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Consumer Spending Falls for Fourth Successive Year

July 10, 2000

A government survey has found that the average monthly expenditure of Japanese households in fiscal 1999 (April 1999 to March 2000) was 321,215 yen (3,059 U.S. dollars at 105 yen to the dollar), a decrease of 5,759 yen (55 dollars) from the previous year. Adjusted for inflation, this was a 1.2% drop in real terms and the fourth consecutive annual fall. Consumers' spirits seem to have improved somewhat from 1998, but not enough to keep lower incomes from leading to a fall in spending. One bright spot was that spending on computers and telecommunications products rose, a sign that the information technology revolution is trickling down to general consumers. On the other hand, families are cutting down drastically on food spending, a sign of shifting consumer values in an uncertain economic climate.

IT-Related Spending On the Up
Since the early 1990s, after the collapse of the bubble economy, consumer spending has been falling almost continuously, with just one annual rise in fiscal 1995. The Management and Coordination Agency's Family Income and Expenditure Survey, which gauges consumer spending trends, has now marked the first-ever four-year drop in the figure since a comparable survey was begun in 1964. At the height of Japan's financial instability in 1997, average household spending recorded a considerable fall of 2.1% in real terms, and it has remained in the downward trend ever since.

The area in which families cut back their spending most in fiscal 1999 was food. Spending on food dropped by 1.6% in real terms from the previous year, and this alone dragged down overall spending by 0.39%. People's desire to save grew stronger, reflecting a drop in incomes, and spending on clothing and education also fell.

Heading a boom in IT-related goods and services was a massive 31.1% increase from the previous year in spending on computers and dedicated word processors; spending on telephone use also rose 7.2%. Total spending in this area is relatively small, however, and such dramatic rises were not enough to halt the overall drop in consumer spending.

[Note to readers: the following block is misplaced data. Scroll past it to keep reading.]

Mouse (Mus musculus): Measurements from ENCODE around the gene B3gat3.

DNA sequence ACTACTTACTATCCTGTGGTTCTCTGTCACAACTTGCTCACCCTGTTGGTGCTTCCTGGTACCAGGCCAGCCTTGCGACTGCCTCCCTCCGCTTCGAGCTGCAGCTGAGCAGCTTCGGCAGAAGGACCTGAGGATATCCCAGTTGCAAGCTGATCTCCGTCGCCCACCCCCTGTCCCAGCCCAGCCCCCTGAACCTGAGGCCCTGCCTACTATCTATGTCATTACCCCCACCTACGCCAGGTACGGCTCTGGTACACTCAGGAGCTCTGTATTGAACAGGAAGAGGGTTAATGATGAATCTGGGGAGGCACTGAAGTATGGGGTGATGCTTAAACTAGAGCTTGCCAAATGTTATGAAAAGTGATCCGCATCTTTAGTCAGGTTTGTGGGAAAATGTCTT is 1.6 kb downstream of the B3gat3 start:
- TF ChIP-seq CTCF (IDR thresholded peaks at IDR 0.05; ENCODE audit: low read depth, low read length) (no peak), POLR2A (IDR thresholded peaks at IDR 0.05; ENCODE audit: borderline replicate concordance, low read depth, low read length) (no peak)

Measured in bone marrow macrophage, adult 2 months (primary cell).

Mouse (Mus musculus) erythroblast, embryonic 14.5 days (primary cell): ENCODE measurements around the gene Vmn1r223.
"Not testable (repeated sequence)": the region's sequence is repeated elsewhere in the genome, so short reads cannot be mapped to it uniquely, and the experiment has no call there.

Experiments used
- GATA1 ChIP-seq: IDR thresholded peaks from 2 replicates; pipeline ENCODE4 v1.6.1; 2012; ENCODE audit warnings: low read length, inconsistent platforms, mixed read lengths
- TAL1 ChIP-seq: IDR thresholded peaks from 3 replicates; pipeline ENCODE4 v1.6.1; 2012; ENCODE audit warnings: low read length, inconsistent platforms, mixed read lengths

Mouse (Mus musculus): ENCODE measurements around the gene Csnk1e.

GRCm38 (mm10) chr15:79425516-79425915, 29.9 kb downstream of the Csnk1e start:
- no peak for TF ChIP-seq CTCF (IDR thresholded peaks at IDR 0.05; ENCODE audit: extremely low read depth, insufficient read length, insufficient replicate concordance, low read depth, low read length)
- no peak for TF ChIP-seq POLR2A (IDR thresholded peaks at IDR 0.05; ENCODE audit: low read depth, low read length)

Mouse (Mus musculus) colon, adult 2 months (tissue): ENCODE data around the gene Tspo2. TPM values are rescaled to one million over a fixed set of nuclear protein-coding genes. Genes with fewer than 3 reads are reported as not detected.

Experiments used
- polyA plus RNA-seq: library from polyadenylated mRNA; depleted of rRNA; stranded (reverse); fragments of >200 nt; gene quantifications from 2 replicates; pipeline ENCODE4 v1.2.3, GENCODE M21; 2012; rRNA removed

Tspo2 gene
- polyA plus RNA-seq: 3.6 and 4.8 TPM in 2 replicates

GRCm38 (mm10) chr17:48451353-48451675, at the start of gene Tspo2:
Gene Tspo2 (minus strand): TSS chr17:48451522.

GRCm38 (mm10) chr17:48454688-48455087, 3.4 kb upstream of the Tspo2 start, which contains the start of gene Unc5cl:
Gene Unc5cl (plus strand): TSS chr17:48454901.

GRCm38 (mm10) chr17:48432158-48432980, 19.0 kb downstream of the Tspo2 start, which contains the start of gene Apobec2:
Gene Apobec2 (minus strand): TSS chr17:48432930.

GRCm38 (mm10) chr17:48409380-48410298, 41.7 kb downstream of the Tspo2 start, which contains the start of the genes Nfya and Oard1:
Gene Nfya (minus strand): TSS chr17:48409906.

The consumption index--which is a true reflection of consumer spending because it excludes the effect on figures of a decline in the average number of people per household--fell by 1.2 points to 97.3 (fiscal 1995 is set at 100), the lowest level for the index since 1987. Average propensity to consume (as measured by spending as a proportion of income), which reveals the spending attitudes of salaried workers' households, improved to 71.7%, a 0.6-point rise from fiscal 1998, when financial insecurity was rife. The average real income of these households, however, fell by 2.5%, the biggest drop ever. This suggests that falling incomes are pushing down families' spending.

On a more positive note, real consumer spending remained level in the final quarter of fiscal 1999 (January to March 2000), a sign that the decline may be coming to an end.

Changes in Spending Priorities
Looking in detail at trends in spending on different goods and services reveals signs of changes in people's spending priorities.

Of the 10 main areas of total household spending in fiscal 1999, 5 showed a rise in expenditure: housing, utilities, health and welfare, transportation and telecommunications, and culture and leisure. All of these are essentials that would be difficult to cut back on. The 5 categories in which spending fell--food, furniture and household items, clothing, education, and other living expenditures (such as pocket money and social expenses)--were areas in which consumers had a relatively high level of discretion in deciding whether to spend.

Standing out among the areas that saw growth were expenditures on durable culture- and leisure-related goods, up by 20.5% from the previous year, and telecommunications, up 7.3%. This contrasts with the area that accounts for the most spending--food--in which every type of expenditure fell consistently. The days of Japanese people gorging themselves on luxury foods are long gone. The falls in this and other negative-growth areas were considerable, pushing down the overall spending figures.

Books and magazines with such titles as The Age of Eating Simply and Cutting Your Household Budget are selling well, and it appears that society as a whole is moving toward placing emphasis on saving and choosing more carefully how to spend its money.

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Trends in JapanCopyright (c) 2000 Japan Information Network. Edited by Japan Echo Inc. based on domestic Japanese news sources. Articles presented here are offered for reference purposes and do not necessarily represent the policy or views of the Japanese Government.